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What is so elusive about him is that he is always promising to make some general philosophic statement about the universe, and then refraining with a gruff disclaimer.... Is there not also a central obscurity, something noble, heroic,
beautiful, inspiring half a dozen great books; but obscure, obscure? These essays [Conrad's Notes on Life and Letters, 1921] do suggest that he is misty in the middle as well as at the edges, that the secret casket of his genius contains a vapour rather than a jewel; and that we need not try to write him down philosophically, because there is, in this particular direction, nothing to write. No creed, in fact. Only opinions, and the right to throw them overboard when facts make them look absurd.

E. M. Forster, Abinger Harvest, 1936


[Marlow's perspective] can be summarised along the following lines: the physical universe began in darkness, and will end in it, the same holds for the world of human history, which is dark in the sense of being obscure, amoral, and without purpose; and so, essentially, is man. Through some fortuitous and inexplicable development, however, men have occasionally been able to bring light to this darkness in the form of civilisation-a structure of behavior and belief which can sometimes keep the darkness at bay. But this containing action is highly precarious, because the operations of darkness are much more active, numerous, and omnipresent, both in society and in the individual, than civilised people usually suppose. They must learn that light is not only a lesser force than darkness in power, magnitude, and duration, but is in some way subordinate to it, or included within it: in short, that the darkness which Marlow discovers in the wilderness, in Kurtz and in himself, is the primary and all-encompassing reality of the universe.... In any case, neither Conrad nor Marlow stands for the position that darkness is irresistible; their attitude,
rather, is to enjoin us to defend ourselves in full knowledge of the difficulties to which we have been blinded by the illusions of civilisation.

Ian Watt, Conrad in the Nineteenth Century, 1979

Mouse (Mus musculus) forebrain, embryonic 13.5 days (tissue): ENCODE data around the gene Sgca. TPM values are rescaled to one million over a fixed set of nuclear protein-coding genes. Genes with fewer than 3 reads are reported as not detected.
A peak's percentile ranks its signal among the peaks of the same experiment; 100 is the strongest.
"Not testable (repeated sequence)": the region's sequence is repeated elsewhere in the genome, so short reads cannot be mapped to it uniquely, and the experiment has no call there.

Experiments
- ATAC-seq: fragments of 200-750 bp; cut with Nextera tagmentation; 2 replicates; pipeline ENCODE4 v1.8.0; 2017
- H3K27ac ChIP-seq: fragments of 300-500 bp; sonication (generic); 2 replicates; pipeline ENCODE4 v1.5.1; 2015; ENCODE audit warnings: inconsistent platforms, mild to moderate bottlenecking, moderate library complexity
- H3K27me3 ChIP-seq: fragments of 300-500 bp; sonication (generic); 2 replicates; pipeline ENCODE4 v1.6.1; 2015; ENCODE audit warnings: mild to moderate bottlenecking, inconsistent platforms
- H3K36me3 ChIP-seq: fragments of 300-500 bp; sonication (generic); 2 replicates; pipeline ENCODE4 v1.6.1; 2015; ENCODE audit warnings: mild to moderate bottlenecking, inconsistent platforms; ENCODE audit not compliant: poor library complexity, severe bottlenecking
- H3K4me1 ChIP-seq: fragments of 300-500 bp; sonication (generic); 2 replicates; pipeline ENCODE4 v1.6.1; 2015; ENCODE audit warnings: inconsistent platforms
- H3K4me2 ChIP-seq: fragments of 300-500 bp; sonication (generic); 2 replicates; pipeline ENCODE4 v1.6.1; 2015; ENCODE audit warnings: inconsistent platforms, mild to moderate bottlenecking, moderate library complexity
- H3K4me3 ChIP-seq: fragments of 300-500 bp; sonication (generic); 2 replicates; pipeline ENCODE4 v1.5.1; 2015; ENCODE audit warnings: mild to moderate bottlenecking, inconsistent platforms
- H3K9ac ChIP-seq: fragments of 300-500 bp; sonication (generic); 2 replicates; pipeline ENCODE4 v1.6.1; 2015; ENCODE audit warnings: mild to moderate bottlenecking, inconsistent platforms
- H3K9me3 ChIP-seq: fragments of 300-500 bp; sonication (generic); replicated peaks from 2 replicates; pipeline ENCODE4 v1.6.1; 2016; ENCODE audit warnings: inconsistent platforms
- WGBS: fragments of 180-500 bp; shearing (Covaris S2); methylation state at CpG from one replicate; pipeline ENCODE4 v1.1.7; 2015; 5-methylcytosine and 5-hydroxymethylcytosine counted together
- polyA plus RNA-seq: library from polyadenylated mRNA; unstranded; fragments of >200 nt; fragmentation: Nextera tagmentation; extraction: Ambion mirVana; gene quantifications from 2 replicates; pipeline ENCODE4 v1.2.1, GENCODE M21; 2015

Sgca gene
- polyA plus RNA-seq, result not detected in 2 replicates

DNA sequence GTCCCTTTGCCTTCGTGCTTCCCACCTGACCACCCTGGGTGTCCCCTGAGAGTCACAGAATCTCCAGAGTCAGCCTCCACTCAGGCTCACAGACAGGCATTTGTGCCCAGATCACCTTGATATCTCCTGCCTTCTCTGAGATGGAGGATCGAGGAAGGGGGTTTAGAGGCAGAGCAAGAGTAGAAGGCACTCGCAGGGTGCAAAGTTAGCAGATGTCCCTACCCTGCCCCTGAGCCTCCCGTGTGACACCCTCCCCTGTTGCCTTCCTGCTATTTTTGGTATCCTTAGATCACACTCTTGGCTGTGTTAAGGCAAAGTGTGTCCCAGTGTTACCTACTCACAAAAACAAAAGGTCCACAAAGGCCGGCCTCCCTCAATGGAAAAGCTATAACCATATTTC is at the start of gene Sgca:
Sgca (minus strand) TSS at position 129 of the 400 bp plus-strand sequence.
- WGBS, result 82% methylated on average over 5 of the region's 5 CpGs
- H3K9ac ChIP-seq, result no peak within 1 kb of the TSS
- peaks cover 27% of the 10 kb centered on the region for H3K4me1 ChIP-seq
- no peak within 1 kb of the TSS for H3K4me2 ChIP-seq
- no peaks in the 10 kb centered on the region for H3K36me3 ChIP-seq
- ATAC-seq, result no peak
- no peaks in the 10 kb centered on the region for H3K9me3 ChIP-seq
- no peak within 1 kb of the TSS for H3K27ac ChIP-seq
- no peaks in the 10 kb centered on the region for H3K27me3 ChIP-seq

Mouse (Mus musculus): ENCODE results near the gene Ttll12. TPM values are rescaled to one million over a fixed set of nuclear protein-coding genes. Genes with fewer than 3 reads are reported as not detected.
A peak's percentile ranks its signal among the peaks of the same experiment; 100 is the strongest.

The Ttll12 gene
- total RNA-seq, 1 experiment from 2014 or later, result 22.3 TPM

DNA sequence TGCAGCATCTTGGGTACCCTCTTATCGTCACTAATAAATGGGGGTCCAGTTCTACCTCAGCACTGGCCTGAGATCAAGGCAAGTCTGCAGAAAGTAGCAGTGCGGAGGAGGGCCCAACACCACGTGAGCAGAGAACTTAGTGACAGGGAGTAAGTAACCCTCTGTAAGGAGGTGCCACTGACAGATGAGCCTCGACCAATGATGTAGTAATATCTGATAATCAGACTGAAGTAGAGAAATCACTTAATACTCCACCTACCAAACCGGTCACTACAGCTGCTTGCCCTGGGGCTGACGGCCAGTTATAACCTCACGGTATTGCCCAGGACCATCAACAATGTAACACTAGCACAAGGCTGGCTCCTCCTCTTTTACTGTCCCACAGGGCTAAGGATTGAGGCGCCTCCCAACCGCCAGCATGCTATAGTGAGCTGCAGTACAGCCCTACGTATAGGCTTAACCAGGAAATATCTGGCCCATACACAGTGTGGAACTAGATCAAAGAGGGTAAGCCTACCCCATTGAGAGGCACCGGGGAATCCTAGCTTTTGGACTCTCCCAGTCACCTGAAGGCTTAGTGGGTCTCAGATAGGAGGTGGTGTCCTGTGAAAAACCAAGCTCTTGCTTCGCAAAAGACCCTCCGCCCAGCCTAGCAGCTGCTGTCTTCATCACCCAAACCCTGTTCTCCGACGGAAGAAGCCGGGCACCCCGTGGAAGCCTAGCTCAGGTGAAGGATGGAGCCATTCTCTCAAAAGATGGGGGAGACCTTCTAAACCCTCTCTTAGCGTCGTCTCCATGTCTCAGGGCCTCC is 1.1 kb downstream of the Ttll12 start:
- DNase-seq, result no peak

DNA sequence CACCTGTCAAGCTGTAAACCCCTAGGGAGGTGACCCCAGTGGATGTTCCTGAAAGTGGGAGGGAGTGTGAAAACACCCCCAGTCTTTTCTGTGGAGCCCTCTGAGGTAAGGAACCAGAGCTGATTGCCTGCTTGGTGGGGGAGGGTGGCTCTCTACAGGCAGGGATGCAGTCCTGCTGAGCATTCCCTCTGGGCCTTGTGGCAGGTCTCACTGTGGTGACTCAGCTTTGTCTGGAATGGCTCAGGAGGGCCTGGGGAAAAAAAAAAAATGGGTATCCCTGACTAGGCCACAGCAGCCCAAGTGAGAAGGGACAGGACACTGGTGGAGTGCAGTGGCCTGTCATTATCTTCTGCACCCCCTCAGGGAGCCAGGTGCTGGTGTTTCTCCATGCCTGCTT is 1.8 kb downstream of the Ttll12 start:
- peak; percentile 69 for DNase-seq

Conrad's innovation-or, in any case, the fictional technique that he exploited with unprecedented thoroughness-is the double plot: neither allegory (where surface is something teasing, to be got through), nor catch-all symbolism (where every knowing particular signifies some universal or other), but a developing order of actions so lucidly symbolic of a developing state of spirit-from moment to moment, so morally identifiable-as to suggest the conditions of allegory without forfeiting or even subordinating the realistic "superficial" claim of the actions and their actors....

The problem is, of course, Kurtz. It is when we are on the verge of meeting Kurtz that Marlow's "inconceivables" and "impenetrables" begin to multiply at an alarming rate; it is when we have already met him that we are urged to observe "smiles of indefinable meaning" and to hear about "unspeakable rites" and "gratified and monstrous passions" and "subtle horrors"- words to hound the reader into a sense of enigmatic awfulness that he would somehow be the better for not trying to find a way through.... Unhappily, though, the effect... is to bring to mind and
penetrate Conrad's magazine-writer style as well as the hollowness of Kurtz's sentiments.

Marvin Mudrick, "The Originality of Conrad," 1959


"The Secret Sharer" is forthright in structure and simple in style, as direct and immediate and frightening as any very personal diary. Heart of Darkness, on the other hand, is evasive in structure and even uncomfortably wordy. Words! At times Conrad and Marlow seem to want to erect (as does a psychoanalyst's patient) a screen of words between themselves and the horror of a half-remembered experience.

...But both stories are also dramas of consciousness and conscience, symbolic explorations of inward complexity. They are... stories of youth's initiation into manhood and knowledge, dramatized testings of personal strength and integrity, psychological studies in half-conscious identification. Why does Marlow seek out and remain loyal to the unspeakable and savage Kurtz in Heart of Darkness? Why does the narrator (the "I") of "The Secret Sharer" protect the criminally impulsive Leggatt? Both have identified themselves, temporarily, with these outcast and more primitive beings; lived vicariously in them. In the unconscious mind of each of us slumber infinite capacities for reversion and crime. And our best chance for survival, moral survival, lies in frankly recognizing these capacities. Albert J. Guerard, "Introduction to the Signet Classic edition, 1950


Usually, in the face of a work improperly understood, critics blame one another; but in this case the work itself is at fault. Although "The Secret Sharer" is a fascinating and provocative story, its details are at times so vaguely portentous that readers are seduced into hunting for a complex symbolic consistency which the work does not possess.... Because of its insistent promptings and seductive detail, "The Secret Sharer" has become everybody's
Rorschach test.

Lawrence Graver, Conrad's Short Fiction, 1969

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